Clay and cement garden statues are an excellent way to give a garden character and to create a relaxing atmosphere. For even more charm and character, a moss-grown garden statue can create a wonderfully antique or historical feel.
Of course, when buying the highest quality garden statues, it is very unlikely that they are going to come with moss “pre-grown” on them. However, it is actually a very simple – and relatively quick – process to persuade mosses to grow on cement and clay garden statues and garden planters, with noticeable effects in just a couple of months.
Firstly, you will need some samples of the moss you wish to cultivate, some buttermilk and a simple kitchen blender. Just mix the moss in the blender with the buttermilk until it is of a smooth consistency, not unlike thick paint. When this is done, wet the garden statues you wish to grow moss on and, using a normal DIY paintbrush, paint this mixture all over the areas of the statues in question. When you are finished, cover the statues in plastic and leave it in a part of the garden which is fully in shade all the time, adding more moisture from time to time.
In just 3-4 weeks’ time, moss will begin to grow more thickly over the statues, and in a few months, they will look like they have stood in your garden for generations!
Garden statues are – by their very nature – stationary items. After all, their ability to make a garden feel still, relaxing and peaceful is one of their most treasured qualities, whether they are water features, contemplative buddhas or depictions of mythical animals.
Something completely different is in store, however, for visitors to The Alnwick Garden in Northumberland, which next month will be hosting Still, a festival of “living sculptures.”
This event will see the garden statues overrun by a series of installations, produced by Newcastle-based circus outreach company Let’s Circus, all themed around the idea of human sculptures. Four artists have been tasked with creating art installations with “a live human element at the core” – all to be incorporated into the garden’s own landscapes.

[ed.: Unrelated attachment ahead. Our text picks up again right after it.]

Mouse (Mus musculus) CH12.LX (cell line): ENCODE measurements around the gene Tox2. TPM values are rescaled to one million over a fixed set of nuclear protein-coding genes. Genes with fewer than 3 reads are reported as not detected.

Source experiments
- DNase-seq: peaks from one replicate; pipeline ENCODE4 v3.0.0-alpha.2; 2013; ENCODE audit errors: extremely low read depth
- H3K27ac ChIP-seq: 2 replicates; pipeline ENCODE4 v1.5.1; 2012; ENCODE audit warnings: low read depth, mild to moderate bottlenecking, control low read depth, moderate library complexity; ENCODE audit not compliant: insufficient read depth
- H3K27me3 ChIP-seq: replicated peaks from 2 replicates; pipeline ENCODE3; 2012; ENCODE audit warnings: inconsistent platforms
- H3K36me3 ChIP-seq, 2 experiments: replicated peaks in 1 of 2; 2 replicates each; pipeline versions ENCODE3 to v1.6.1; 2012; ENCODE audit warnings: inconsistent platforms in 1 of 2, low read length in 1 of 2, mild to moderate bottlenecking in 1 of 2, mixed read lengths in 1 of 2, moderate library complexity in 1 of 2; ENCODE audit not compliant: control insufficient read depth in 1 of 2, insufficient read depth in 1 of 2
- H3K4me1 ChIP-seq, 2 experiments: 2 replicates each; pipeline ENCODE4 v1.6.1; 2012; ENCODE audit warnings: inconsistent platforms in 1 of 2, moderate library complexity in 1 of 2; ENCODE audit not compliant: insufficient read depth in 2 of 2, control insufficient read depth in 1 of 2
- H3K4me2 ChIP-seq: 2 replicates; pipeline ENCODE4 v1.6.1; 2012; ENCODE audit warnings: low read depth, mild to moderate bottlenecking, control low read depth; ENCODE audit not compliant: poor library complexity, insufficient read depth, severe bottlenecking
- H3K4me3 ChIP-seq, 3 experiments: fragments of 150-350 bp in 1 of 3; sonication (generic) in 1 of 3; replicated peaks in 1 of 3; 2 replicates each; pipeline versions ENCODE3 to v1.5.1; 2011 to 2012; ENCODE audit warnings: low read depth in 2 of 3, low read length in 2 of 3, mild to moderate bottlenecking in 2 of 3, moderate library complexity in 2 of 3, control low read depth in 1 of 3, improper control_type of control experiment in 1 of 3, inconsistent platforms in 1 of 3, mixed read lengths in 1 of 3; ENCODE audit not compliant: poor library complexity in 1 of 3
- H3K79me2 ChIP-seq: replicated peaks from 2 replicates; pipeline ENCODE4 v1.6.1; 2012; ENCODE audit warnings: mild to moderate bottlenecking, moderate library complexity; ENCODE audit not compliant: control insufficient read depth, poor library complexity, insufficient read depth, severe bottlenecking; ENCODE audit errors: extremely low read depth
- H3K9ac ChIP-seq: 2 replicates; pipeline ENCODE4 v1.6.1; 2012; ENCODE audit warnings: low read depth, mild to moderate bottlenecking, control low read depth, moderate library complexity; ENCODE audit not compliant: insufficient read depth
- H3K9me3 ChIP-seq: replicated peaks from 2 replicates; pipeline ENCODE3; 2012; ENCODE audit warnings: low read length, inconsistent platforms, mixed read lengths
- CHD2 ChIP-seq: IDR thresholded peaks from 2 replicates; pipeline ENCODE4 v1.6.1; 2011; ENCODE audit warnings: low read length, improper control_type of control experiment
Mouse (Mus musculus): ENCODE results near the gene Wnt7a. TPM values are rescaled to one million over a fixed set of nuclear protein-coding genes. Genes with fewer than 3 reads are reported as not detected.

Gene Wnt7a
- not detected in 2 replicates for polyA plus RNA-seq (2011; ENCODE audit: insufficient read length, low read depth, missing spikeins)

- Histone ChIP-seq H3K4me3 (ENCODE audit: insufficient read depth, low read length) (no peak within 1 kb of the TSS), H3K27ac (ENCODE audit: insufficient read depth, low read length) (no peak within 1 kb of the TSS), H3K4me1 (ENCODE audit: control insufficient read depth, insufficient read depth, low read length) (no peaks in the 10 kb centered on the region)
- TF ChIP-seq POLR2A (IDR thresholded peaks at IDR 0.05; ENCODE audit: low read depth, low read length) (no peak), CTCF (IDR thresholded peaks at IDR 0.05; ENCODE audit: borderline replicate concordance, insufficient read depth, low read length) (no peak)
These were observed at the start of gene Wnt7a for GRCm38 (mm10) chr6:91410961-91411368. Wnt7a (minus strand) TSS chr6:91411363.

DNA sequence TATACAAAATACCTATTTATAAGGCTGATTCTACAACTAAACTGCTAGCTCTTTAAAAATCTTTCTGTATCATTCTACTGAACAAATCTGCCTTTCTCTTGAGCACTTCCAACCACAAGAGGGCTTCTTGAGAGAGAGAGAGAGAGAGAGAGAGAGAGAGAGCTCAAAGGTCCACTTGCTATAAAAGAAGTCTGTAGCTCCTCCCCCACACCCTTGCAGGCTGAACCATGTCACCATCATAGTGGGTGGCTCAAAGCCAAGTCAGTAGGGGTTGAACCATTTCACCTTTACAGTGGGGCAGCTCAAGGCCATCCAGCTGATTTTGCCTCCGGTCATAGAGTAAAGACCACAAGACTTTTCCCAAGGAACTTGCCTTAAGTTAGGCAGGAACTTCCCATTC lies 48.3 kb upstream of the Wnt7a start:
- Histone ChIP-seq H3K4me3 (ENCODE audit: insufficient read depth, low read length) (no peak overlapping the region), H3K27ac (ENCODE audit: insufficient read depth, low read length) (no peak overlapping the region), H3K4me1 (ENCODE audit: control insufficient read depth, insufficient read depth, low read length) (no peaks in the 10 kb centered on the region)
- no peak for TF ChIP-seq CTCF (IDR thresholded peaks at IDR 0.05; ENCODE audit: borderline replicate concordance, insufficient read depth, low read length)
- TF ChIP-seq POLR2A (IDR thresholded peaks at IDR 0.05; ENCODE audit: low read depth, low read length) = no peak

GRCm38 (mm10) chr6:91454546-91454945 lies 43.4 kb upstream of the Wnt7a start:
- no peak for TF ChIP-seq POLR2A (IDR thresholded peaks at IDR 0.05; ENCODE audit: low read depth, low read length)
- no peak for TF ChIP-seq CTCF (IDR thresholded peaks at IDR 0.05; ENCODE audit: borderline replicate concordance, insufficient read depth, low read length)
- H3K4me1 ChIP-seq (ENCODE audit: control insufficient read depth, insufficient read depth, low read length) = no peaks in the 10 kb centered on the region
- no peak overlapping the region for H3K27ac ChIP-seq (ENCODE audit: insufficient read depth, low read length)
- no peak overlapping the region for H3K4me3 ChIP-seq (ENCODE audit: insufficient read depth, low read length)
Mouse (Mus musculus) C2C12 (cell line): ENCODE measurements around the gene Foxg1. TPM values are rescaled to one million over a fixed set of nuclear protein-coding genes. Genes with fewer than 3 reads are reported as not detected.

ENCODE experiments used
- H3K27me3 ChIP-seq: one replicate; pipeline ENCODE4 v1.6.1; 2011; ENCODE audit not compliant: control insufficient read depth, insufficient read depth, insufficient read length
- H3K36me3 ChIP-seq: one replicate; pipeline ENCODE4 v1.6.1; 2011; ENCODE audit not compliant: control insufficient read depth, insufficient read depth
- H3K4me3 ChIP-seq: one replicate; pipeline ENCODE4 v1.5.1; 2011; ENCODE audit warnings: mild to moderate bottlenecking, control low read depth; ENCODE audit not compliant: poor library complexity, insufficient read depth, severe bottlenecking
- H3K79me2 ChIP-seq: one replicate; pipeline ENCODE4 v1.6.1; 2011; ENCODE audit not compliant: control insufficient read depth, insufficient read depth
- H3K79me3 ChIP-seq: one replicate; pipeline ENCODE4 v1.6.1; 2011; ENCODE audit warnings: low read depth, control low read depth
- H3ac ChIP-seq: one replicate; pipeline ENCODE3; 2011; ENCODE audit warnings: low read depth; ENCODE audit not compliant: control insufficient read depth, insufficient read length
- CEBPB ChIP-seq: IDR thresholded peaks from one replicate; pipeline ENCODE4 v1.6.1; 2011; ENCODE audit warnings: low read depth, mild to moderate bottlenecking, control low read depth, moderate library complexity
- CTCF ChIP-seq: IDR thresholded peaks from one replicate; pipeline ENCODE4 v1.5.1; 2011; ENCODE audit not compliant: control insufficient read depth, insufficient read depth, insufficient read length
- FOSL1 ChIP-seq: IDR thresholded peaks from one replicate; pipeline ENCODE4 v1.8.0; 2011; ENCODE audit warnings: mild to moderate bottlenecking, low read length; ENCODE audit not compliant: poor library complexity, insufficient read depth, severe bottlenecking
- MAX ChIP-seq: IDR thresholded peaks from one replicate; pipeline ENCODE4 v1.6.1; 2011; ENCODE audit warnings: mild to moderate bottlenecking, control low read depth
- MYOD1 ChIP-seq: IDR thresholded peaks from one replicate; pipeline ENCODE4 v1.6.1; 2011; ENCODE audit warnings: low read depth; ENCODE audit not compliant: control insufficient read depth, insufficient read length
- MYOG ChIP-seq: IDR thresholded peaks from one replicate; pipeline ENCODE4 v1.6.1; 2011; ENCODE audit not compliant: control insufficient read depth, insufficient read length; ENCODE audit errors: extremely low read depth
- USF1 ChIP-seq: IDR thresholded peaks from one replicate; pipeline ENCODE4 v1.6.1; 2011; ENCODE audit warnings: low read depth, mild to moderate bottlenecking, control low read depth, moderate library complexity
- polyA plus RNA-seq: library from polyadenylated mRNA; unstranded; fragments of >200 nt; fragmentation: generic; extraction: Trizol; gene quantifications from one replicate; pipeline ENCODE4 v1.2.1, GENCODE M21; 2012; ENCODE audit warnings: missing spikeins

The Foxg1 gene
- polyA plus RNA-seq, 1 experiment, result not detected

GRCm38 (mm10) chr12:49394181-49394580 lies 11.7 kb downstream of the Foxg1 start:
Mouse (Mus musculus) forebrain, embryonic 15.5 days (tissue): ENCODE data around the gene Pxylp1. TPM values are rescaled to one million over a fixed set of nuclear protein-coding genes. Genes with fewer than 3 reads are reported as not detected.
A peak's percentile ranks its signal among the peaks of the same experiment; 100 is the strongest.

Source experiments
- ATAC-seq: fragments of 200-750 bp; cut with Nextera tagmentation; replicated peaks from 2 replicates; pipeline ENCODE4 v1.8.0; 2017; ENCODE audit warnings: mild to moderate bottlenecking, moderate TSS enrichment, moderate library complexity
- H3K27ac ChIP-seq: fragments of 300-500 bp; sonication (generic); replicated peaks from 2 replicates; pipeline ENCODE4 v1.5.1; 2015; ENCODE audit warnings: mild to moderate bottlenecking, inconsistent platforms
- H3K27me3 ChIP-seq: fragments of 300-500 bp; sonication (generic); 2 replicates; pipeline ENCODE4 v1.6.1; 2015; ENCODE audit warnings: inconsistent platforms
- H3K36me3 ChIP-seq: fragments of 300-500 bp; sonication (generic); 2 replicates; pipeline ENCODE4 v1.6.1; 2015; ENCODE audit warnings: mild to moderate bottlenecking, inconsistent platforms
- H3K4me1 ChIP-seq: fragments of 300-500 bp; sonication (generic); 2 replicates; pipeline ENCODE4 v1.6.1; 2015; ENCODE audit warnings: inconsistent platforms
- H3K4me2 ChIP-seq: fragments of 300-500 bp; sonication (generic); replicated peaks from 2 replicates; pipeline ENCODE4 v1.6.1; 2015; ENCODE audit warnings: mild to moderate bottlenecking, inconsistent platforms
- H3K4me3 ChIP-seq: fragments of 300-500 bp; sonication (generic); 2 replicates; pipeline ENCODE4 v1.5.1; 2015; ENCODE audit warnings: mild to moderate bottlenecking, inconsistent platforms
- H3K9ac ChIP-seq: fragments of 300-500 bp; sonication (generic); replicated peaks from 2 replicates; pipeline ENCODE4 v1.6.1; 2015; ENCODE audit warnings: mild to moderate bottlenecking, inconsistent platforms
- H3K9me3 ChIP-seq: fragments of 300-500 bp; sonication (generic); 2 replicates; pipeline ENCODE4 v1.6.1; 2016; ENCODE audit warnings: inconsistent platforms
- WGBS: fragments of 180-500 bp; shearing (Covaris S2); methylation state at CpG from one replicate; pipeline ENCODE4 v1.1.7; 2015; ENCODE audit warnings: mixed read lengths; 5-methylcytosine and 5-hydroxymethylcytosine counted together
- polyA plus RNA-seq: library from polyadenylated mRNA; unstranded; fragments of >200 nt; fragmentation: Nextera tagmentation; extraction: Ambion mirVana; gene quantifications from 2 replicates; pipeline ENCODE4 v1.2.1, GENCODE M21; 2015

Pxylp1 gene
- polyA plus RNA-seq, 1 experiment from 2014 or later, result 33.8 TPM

As well as installations such as The Alnwick Butterfly and the Queen Gatekeepers, visitors will be able to interact with some exhibits, such as by “planting” themselves in giant pots as “human topiary.” There will also be a massive chess set for visitors to take turns as pawns.
If successful, the event will be held every year. For more details, log on to www.alnwickgarden.com, or call 01665 511081.
Police in East Cambridgeshire have warned householders to be on the look out again, after a spat of thefts targeting garden statues and other garden ornaments over the last few weeks.
Garden statues including a two-foot tall concrete elephant, plus a variety of ceramic pots are among the items snatched from gardens, detectives have revealed, adding that they believed the thieves would attempt to sell these on.
Other garden ornaments stolen included a sandstone dog, a three-feet high statue of a woman wearing a hat and pushing a wheelbarrow, a terracotta ball, cone and cylinder set, an urn on a pedestal, a three-feet high decorative Victorian chimney pot, metallic square planters and an ornamental chimney.
Detective Inspector Donna Wass told the local paper: “These are very distinctive items and some are very heavy, such as the concrete elephant which would have required more than one person to move.”
“I would urge anyone who knows who is responsible for these thefts, or has been offered these items for sale, to contact police.”